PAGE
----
Update 3: Senate Assistant Minority Leader Bill Cadman says “Managing growing demands on shrinking resources required all sides to offer concessions, and receive consideration through cooperation. Is this budget perfect…no, is it prudent, yes. I am extremely pleased by the ability of all sides to agree on restoring significant dollars to the private sector to invigorate our economy and promote job creation. At the same time we were able to restore hundreds of millions of dollars to our schools.”
Update 2: Speaker McNulty says “House Republicans fought hard for a budget that is honest and responsible, and I am proud to say that our efforts paid off.”
Update: Our friends at the Colorado Statesman tell us it was the software tax, not the Amazon tax. We're hearing competing reports about which one it was. They're wrong about the vendor fees being rolled back years ago. All of which doesn't change the story that Republicans rolled back three highly unpopular taxes.
That is more like it.
After six difficult years of Democrats steamrolling tax and spend measures of all varieties through the Legislature, news is breaking that Republicans won a reinstatement of various tax cuts as part of a budget accord with Senate Democrats and Governor John Hickenlooper this afternoon.
The three tax cuts reinstated as part of the deal — the so-called Amazon tax credit, the vendor-fee sales tax, and a sales tax exemption on agricultural products — amounts to an $80 million tax cut for a range of Colorado businesses.
On a political note, it represents a milestone for the House GOP who earned its majority in large measure as an assault on new taxes and fees levied by Democrats over the last 4 years, especially the so-called Dirty Dozen. Senate Republicans have railed against the taxes too, introducing bills to reinstate the tax credits that were killed by Democratic controlled Senate committees.
Throughout the session, Democrats and liberal groups have stubbornly defended the Ritter era tax increases.
“Allowing a business or an individual to keep its own money and calling it a revenue expenditure is upside-down thinking,” said Delgrosso. “They’ve had several years to run a bill like this—and now they’re choosing to run it? This bill is just a gimmick to appear fiscally responsible.”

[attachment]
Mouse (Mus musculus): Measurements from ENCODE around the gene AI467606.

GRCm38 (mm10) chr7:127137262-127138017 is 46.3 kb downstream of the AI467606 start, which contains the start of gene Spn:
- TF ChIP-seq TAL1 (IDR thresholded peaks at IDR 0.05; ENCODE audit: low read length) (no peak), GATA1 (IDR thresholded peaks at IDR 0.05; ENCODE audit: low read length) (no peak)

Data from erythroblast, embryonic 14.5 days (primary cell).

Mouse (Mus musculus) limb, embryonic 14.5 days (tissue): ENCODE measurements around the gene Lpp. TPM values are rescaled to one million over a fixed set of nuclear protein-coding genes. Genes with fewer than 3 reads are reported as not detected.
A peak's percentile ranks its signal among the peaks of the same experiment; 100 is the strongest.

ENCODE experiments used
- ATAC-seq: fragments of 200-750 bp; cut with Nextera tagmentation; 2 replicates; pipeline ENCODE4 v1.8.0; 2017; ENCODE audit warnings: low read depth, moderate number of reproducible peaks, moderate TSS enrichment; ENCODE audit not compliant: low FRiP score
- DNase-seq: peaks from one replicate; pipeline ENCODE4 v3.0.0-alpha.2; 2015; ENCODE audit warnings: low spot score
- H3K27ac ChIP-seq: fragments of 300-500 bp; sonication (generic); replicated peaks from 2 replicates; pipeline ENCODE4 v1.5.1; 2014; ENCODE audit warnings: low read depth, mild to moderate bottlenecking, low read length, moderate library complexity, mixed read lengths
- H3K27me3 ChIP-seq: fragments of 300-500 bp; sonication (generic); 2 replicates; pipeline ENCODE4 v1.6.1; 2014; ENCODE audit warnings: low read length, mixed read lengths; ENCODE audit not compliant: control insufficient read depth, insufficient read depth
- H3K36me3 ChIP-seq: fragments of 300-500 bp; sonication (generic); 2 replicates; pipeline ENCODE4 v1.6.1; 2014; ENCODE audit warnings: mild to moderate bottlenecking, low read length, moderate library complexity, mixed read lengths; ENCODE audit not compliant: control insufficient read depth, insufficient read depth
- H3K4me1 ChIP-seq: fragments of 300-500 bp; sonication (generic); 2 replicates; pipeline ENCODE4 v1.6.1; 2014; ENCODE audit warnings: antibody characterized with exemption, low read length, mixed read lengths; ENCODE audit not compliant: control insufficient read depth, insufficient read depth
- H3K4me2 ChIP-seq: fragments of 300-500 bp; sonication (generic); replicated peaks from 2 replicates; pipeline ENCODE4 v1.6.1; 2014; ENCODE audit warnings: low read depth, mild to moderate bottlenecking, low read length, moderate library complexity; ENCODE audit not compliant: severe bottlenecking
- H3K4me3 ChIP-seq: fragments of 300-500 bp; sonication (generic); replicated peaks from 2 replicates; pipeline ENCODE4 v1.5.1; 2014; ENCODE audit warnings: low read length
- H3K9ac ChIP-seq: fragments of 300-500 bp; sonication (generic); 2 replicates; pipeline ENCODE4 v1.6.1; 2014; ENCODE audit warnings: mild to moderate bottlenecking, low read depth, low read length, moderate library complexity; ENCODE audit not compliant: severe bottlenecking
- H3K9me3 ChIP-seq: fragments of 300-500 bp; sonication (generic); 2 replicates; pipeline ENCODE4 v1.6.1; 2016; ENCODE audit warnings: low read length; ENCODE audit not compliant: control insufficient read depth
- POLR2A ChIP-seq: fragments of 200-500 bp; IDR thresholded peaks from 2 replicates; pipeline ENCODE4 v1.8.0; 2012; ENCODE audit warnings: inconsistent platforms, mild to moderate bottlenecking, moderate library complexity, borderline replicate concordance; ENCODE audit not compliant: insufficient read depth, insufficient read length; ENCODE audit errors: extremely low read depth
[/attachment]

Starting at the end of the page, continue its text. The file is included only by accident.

Colorado cannot cut its way back to prosperity, and in these difficult economic times, we must all do everything we can to preserve state revenues and provide the maximum amount of flexibility for state legislators to prioritize needs and allocate funds.
From the tax-loving Bell Policy Center's “advice to the JBC”:
A balanced approached to the budget must include options for maximizing potential revenue to the state by extending tax policies approved in the 2009 and 2010 sessions, including the suspension of the sales tax vendor fee allowance and the suspension of the sales tax exemption on cigarette sales.”
Even John Hickenlooper said he supported the so-called Amazon tax, explaining:
Some way we have to get a fair way of taxing everyone evenly. Maybe a value added tax. Right now, people who are tech-savvy are getting a discount.
But all that changed today, as Republicans won a rollback of three of Ritter's most unpopular tax hikes.
Meanwhile, as part of the budget deal, Senate Democrats were able to trim back education cuts, a win for the Democrats for sure, but the final cut we're told still amounts to a whopping hit for the state's otherwise high-dollar K-12 education system.
The Denver Post is reporting that the much-ballyhooed pension reforms that House Republicans were fighting for fell by the way side, but we have not confirmed that.
We have emailed Republican leadership for comment and will post when we hear from them.